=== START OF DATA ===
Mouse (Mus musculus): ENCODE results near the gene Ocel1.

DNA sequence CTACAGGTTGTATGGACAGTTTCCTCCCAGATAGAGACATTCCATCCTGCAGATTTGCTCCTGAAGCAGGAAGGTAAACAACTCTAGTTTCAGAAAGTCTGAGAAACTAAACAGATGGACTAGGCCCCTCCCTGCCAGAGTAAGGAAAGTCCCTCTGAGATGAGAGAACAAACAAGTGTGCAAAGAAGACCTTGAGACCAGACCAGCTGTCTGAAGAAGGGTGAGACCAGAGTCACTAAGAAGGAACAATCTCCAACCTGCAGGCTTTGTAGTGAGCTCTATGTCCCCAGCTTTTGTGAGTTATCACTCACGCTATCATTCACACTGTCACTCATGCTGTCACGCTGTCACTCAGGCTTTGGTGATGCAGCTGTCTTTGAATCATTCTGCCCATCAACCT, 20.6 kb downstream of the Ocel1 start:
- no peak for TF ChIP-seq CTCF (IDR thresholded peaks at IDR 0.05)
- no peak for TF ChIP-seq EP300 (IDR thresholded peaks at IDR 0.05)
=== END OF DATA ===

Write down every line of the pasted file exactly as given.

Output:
Mouse (Mus musculus): ENCODE results near the gene Ocel1.

DNA sequence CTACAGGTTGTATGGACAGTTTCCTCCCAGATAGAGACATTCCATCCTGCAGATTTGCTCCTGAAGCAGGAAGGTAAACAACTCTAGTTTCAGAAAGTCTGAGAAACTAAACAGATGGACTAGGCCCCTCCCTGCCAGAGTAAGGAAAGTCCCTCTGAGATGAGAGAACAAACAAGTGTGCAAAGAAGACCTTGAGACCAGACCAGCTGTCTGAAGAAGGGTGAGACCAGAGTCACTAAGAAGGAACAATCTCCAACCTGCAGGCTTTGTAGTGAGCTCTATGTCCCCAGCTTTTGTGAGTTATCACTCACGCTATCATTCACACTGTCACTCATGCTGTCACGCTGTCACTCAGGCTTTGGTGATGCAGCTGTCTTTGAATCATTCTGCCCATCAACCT, 20.6 kb downstream of the Ocel1 start:
- no peak for TF ChIP-seq CTCF (IDR thresholded peaks at IDR 0.05)
- no peak for TF ChIP-seq EP300 (IDR thresholded peaks at IDR 0.05)